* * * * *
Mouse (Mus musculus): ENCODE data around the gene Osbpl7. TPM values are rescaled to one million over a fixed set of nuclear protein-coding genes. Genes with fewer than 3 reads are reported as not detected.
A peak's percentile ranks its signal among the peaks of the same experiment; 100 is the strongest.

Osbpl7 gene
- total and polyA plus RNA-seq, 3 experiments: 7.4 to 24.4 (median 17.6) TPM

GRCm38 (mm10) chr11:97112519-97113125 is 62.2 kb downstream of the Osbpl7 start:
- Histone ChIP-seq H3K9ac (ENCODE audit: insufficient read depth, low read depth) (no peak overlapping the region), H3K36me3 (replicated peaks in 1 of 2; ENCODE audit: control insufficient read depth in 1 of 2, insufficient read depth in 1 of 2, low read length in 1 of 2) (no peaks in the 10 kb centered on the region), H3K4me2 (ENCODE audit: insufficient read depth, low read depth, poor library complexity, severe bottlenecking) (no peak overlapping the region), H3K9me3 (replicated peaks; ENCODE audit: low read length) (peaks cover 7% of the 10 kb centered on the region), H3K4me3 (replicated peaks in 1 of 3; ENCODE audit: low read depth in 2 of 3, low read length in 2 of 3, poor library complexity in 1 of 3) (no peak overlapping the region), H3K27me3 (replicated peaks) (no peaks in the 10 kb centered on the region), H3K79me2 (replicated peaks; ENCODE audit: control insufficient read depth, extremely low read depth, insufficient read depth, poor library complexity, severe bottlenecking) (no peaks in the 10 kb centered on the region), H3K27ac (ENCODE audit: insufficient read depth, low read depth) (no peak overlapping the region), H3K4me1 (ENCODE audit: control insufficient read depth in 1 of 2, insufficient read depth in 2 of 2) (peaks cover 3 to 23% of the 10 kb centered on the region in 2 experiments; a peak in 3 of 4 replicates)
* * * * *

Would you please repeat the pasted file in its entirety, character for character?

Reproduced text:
Mouse (Mus musculus): ENCODE data around the gene Osbpl7. TPM values are rescaled to one million over a fixed set of nuclear protein-coding genes. Genes with fewer than 3 reads are reported as not detected.
A peak's percentile ranks its signal among the peaks of the same experiment; 100 is the strongest.

Osbpl7 gene
- total and polyA plus RNA-seq, 3 experiments: 7.4 to 24.4 (median 17.6) TPM

GRCm38 (mm10) chr11:97112519-97113125 is 62.2 kb downstream of the Osbpl7 start:
- Histone ChIP-seq H3K9ac (ENCODE audit: insufficient read depth, low read depth) (no peak overlapping the region), H3K36me3 (replicated peaks in 1 of 2; ENCODE audit: control insufficient read depth in 1 of 2, insufficient read depth in 1 of 2, low read length in 1 of 2) (no peaks in the 10 kb centered on the region), H3K4me2 (ENCODE audit: insufficient read depth, low read depth, poor library complexity, severe bottlenecking) (no peak overlapping the region), H3K9me3 (replicated peaks; ENCODE audit: low read length) (peaks cover 7% of the 10 kb centered on the region), H3K4me3 (replicated peaks in 1 of 3; ENCODE audit: low read depth in 2 of 3, low read length in 2 of 3, poor library complexity in 1 of 3) (no peak overlapping the region), H3K27me3 (replicated peaks) (no peaks in the 10 kb centered on the region), H3K79me2 (replicated peaks; ENCODE audit: control insufficient read depth, extremely low read depth, insufficient read depth, poor library complexity, severe bottlenecking) (no peaks in the 10 kb centered on the region), H3K27ac (ENCODE audit: insufficient read depth, low read depth) (no peak overlapping the region), H3K4me1 (ENCODE audit: control insufficient read depth in 1 of 2, insufficient read depth in 2 of 2) (peaks cover 3 to 23% of the 10 kb centered on the region in 2 experiments; a peak in 3 of 4 replicates)